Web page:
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EPA Inspector Finds Mercury Proposal Tainted

Tinsley's report said EPA staff discussed various scenarios to justify the "predetermined target."

"They didn't want to outperform their Clear Skies legislation," said John Walke, clean-air director for the Natural Resources Defense Council, an environmental advocacy group. He argued that the flat reduction approach was deliberately designed to look worse than the cap-and-trade solution. If the flat reduction seemed "better than Clear Skies, the public would see it was being shortchanged by a decade."

EPA Inspector General Nikki Tinsley said mercury proposal was political. (Susan Biddle -- The Washington Post)

In a back-and-forth rebuttal at the end of the report, the EPA's assistant administrator for air and radiation, Jeffrey R. Holmstead, disagreed sharply with Tinsley's conclusions, and described her report as inaccurate and flawed.

"The report characterizes the process as incomplete before it is even finished," said Bergman, the spokeswoman.

Bergman did not dispute that administrators settled early on the 34-ton mercury limit, but she said the target had been chosen after considerable work had been expended by the agency in developing the Clear Skies initiative.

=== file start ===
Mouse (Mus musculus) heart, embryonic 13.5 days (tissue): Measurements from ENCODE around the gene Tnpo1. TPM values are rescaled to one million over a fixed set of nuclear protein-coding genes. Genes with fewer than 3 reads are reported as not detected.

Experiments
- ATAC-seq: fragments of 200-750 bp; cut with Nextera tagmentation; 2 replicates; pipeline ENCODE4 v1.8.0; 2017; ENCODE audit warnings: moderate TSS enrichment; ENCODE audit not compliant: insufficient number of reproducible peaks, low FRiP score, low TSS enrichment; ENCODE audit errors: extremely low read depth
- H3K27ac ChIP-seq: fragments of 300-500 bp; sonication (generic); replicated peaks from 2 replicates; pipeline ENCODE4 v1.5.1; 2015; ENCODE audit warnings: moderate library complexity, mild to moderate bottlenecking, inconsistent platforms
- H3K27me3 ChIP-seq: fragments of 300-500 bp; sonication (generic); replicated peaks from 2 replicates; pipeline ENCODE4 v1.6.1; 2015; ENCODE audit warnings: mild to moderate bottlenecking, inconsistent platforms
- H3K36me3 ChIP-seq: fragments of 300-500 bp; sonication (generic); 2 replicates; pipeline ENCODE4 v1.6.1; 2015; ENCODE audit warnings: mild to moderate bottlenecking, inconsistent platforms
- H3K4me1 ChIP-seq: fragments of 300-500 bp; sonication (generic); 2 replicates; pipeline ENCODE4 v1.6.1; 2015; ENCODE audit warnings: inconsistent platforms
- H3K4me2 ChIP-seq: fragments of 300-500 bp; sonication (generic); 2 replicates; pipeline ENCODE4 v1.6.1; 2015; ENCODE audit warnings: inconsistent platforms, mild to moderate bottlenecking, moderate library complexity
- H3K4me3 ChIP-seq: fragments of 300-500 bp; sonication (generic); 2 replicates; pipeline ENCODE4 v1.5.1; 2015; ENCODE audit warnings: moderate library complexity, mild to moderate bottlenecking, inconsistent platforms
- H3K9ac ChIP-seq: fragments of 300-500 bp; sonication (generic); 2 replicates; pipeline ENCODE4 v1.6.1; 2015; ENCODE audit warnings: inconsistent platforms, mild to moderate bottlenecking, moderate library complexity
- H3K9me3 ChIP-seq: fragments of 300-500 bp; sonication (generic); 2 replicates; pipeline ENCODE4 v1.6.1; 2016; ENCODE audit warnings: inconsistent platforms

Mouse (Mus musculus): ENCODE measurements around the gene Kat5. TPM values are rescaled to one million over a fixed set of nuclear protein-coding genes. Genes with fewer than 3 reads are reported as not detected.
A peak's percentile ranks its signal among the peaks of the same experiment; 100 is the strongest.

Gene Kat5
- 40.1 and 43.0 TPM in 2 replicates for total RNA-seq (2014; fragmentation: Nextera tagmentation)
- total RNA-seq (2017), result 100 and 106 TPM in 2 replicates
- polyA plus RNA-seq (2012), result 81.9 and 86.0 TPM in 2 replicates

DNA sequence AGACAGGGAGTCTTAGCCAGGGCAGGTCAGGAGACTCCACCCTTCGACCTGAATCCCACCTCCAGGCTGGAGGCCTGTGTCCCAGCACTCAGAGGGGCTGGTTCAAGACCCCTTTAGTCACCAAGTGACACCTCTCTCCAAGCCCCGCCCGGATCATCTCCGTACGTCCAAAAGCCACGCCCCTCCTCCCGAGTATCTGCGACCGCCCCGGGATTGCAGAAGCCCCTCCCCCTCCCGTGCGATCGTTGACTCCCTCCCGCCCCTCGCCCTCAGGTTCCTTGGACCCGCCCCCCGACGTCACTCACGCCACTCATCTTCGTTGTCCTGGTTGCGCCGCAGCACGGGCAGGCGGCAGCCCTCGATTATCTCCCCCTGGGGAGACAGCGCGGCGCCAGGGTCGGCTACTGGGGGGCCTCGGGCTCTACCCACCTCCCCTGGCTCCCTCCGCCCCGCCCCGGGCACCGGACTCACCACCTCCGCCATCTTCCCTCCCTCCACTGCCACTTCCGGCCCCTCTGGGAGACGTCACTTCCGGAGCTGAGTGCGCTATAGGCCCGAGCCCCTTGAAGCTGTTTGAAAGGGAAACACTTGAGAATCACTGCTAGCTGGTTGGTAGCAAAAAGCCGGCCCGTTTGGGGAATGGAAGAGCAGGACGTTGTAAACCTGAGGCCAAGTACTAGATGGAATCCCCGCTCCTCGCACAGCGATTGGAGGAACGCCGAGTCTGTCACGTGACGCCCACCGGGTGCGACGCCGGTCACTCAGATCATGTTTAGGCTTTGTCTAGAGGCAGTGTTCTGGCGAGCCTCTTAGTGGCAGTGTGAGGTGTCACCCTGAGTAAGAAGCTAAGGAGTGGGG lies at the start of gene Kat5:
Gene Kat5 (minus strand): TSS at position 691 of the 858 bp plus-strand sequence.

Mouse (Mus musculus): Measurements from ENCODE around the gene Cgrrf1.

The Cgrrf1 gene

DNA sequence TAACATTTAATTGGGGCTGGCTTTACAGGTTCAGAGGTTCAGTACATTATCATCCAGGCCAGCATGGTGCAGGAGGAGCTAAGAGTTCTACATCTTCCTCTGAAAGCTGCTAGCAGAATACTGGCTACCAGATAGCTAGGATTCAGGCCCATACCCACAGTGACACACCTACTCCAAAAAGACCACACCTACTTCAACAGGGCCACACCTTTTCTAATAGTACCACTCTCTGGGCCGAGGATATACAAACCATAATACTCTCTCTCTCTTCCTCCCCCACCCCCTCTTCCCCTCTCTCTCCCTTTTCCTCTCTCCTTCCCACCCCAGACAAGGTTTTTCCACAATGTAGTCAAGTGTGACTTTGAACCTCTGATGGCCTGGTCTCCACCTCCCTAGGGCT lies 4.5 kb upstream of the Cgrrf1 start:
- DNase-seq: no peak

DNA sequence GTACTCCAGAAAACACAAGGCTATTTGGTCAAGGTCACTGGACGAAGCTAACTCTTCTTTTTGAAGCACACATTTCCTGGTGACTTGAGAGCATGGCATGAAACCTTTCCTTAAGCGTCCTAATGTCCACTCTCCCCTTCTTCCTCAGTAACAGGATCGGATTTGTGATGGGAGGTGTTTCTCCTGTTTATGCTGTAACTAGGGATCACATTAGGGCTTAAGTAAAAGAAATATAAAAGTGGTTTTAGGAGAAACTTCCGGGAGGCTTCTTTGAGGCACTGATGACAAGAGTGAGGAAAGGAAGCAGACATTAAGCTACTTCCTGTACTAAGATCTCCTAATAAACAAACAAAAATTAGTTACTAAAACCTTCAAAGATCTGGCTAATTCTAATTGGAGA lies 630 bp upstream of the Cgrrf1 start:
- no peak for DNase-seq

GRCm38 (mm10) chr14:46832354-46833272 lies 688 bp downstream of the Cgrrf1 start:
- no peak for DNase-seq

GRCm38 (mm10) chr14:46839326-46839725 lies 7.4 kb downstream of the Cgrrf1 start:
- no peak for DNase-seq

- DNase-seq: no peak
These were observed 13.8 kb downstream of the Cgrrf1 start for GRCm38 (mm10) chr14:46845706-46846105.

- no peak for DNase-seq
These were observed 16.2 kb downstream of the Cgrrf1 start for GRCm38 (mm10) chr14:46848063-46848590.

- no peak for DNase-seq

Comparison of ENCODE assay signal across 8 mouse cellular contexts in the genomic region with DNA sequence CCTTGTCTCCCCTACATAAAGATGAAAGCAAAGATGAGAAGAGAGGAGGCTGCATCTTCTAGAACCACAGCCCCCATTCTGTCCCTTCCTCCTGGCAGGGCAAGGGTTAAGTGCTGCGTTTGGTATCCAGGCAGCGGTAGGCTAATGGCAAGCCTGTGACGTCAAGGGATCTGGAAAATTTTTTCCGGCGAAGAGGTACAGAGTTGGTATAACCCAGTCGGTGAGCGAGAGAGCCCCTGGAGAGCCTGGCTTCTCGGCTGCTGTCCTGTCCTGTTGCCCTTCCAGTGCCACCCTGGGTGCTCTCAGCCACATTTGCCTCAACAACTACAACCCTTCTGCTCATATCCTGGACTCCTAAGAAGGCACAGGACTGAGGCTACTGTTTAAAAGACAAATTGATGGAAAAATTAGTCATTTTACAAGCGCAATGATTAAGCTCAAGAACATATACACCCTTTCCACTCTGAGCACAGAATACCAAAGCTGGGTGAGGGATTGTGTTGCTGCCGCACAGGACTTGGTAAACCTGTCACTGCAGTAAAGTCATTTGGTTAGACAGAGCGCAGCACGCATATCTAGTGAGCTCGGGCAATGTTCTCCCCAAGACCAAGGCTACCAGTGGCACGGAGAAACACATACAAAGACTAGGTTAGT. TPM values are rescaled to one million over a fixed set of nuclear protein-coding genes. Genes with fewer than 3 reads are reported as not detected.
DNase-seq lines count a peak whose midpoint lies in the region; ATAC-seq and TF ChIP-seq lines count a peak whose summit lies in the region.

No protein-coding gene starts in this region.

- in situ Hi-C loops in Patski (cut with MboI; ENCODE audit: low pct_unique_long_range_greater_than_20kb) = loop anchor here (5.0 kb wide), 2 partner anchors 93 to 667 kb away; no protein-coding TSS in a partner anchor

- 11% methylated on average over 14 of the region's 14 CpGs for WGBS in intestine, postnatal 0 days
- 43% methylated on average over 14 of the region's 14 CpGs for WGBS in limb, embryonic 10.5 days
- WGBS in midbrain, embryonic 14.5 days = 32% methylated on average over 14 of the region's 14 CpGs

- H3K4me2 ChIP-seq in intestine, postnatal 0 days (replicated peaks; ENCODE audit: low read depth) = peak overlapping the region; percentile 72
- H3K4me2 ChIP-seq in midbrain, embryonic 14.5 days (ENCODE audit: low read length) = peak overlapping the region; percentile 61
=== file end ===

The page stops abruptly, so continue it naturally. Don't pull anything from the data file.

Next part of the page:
"It's not biased," Bergman said. "It factors in the status of mercury control technologies, what works for specific coal types, and we don't want to trigger massive fuel switching. The Clean Air Act allows us to consider those things."

Scott H. Segal, a spokesman at the Electric Reliability Coordinating Council, said that more ambitious targets would have prompted power plants to switch from coal to natural gas, "which is pretty hard on the elderly and those living on fixed incomes."

"This report from the IG is another in a long line of reports that office has done that go well beyond the expertise of the office in either legal or policymaking areas," he said.

Environmentalists, EPA officials and industry scientists agreed that in the short run, the best way for Americans to protect their health is to follow safety guidelines issued last year that call for reduced consumption of fish known to have high mercury levels. Women of childbearing age in particular should avoid shark, swordfish, king mackerel and tilefish, as well as larger tuna species such as albacore, health authorities said.

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